Caregiving advice: How to feed someone with a swallowing difficulty
Choking is an obvious hazard. Aspiration pneumonia develops more subtly, after food particles or liquids slip down the windpipe and infect the lungs. Getting adequate nutrition into a person who struggles to swallow can be a challenge, even for professional caregivers. Brown, along with speech language pathologist Jenna Gardner and clinical dietitian Traci Hourigan have picked up a few tricks in their careers. Here are their strategies for keeping mealtime safe, and palatable:
- Focus on eating, without the distraction of television or side conversation. Host separate social gatherings that aren‘t centered around mealtime.
- Take advantage of the times of day you are hungriest, and make that the biggest meal.
- Be deliberate with each bite. Maybe serve a single food at a time.
- Eating smaller meals more frequently may help get in adequate calories, if big meals tire your loved one. Drink fluids (including soups and shakes) throughout the day.
- Increase calories by adding cream, butter, sour cream or milk to recipes, and jellies or honey to sweeten foods.
- To increase protein intake, use milk instead of water in recipes and add powdered milk to cereals, puddings and mashed potatoes. Make smoothies with yogurt, milk and peanut butters. Add eggs to casseroles. Grate cheese on favorite foods.
- Avoid feeding someone in bed. Sitting the person upright in a chair can help direct food away from the airway.
- Coach your loved one to put a bite of food in his or her mouth, then lower chin to chest before they swallow. This may seem awkward, but it helps block the airway so food goes down the esophagus to the stomach.
- In cases of dementia, swallowing difficulty is often a matter of cognition, of forgetting to swallow, so this can be coached, too.
- For some people with facial weakness or oral cancers, straws are a necessity – although Brown is not a fan of straws, since using them makes it difficult to know how much liquid a patient takes in.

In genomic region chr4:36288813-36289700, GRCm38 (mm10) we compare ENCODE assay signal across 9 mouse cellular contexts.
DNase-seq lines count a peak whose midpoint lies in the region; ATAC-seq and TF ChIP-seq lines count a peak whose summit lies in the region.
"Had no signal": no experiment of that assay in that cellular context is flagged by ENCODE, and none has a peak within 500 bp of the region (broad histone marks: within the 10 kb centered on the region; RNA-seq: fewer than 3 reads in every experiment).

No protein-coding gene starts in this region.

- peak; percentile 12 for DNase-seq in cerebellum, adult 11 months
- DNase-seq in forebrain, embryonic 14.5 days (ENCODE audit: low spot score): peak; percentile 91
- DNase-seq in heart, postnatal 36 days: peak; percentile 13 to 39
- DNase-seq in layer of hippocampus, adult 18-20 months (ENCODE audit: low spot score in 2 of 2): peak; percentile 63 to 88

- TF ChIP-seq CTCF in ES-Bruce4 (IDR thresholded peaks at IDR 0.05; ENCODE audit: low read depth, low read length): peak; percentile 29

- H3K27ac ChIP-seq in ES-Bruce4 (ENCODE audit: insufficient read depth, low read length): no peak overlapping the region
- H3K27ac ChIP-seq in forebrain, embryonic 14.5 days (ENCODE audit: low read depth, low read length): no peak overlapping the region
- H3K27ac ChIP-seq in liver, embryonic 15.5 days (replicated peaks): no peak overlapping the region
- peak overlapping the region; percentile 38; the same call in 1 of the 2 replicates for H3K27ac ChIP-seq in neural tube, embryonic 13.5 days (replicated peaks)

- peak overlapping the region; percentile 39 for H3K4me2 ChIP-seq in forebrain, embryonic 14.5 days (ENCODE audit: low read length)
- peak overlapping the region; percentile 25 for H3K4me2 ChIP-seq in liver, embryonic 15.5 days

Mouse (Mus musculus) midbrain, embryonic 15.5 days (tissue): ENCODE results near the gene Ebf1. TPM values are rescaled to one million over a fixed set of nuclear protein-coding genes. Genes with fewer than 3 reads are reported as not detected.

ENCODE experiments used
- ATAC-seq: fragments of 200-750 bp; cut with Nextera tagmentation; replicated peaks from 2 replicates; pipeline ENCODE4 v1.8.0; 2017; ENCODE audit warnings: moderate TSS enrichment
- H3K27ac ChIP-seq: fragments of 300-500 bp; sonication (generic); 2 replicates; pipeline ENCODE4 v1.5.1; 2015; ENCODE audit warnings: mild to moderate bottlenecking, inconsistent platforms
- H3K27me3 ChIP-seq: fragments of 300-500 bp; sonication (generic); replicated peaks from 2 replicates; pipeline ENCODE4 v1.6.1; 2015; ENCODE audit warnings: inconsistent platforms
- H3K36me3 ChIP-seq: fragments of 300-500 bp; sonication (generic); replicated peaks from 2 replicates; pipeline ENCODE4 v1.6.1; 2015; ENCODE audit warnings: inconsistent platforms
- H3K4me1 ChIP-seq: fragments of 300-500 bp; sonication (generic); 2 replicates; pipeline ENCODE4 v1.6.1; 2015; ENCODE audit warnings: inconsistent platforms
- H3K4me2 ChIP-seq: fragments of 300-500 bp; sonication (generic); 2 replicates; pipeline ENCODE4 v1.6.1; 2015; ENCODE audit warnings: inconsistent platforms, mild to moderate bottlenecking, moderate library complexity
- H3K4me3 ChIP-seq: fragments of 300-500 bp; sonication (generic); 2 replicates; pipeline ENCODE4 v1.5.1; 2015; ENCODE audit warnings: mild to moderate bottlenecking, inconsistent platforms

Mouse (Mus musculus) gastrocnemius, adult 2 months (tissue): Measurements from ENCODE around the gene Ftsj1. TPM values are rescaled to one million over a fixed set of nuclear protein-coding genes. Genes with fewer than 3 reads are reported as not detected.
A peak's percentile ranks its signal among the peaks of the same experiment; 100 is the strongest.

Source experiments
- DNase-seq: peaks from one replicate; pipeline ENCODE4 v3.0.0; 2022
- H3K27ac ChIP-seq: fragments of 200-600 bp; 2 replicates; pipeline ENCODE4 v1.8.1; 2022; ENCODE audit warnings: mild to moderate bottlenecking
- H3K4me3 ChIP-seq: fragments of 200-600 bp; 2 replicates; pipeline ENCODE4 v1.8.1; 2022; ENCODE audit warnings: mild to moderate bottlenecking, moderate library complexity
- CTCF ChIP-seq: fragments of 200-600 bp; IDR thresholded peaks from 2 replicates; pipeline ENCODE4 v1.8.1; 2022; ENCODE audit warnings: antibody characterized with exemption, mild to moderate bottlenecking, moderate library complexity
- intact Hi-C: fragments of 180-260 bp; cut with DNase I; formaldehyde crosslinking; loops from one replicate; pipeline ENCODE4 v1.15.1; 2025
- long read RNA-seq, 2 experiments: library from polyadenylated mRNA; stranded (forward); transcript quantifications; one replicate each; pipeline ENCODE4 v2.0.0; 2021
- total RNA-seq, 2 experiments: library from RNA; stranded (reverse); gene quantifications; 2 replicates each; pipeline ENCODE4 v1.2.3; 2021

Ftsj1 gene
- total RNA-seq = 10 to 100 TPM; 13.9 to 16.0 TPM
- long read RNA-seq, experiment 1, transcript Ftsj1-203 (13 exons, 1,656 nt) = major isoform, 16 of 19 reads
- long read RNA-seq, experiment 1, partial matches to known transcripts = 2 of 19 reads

- Recognize that taste buds may be compromised in some diseases, leaving food unappealing. Someone who suffers a brain injury, for instance, may dislike foods he or she used to crave.
- Some diseases leave people unable to smell food, while other diseases may prompt a heightened sense of smell. Just be aware of this.
- If you are pureeing food, Brown acknowledges that “it‘s a big challenge to make it look presentable and make it taste good.” But it can be done. She says to soften foods with milk. To thicken foods, use a cornstarch-based product such as Thick-It, or pureed mashed potatoes.
- Thicken beverages with avocado, which adds healthy fats without changing flavors.
- Enliven pureed foods with hot sauce, herbs or spices. Blend with your loved one‘s taste in mind.
- Restaurants can be tricky, but they are not necessarily off limits. Gardner knows patients who bring portable blenders out to eat. Others disassemble foods from the menu, breaking apart a hamburger, for instance, into edible chunks.
- Some people on pureed diets don‘t mind the taste of jar baby food. Preserve your loved one‘s dignity by serving the food on tableware rather than from the jar.
- The thinnest liquids (water, broth) can cause the most problems, particularly for people with a loss of sensation, which can happen after a stroke. Since they can‘t feel where the liquid is going, they are at risk of aspirating.
- Be extra careful when feeding foods of mixed consistency, including chicken noodle soup, which blends broth and noodles and vegetables, and dry cereal, which blends milk with crunchy morsels. Breads are another treacherous food since they can crumble apart when eaten.
- Oral care after meals is an important step in preventing aspiration. Help your loved one brush their teeth, or at least inspect his or her mouth after eating to remove any leftovers.
- Keep a food journal, noting what and how much your loved one ate at each meal. This will help track nutrition and pinpoint any problem foods. And monitor weight weekly so you can alert health providers of changes.
Find this and additional stories in the winter issue of Upstate Health.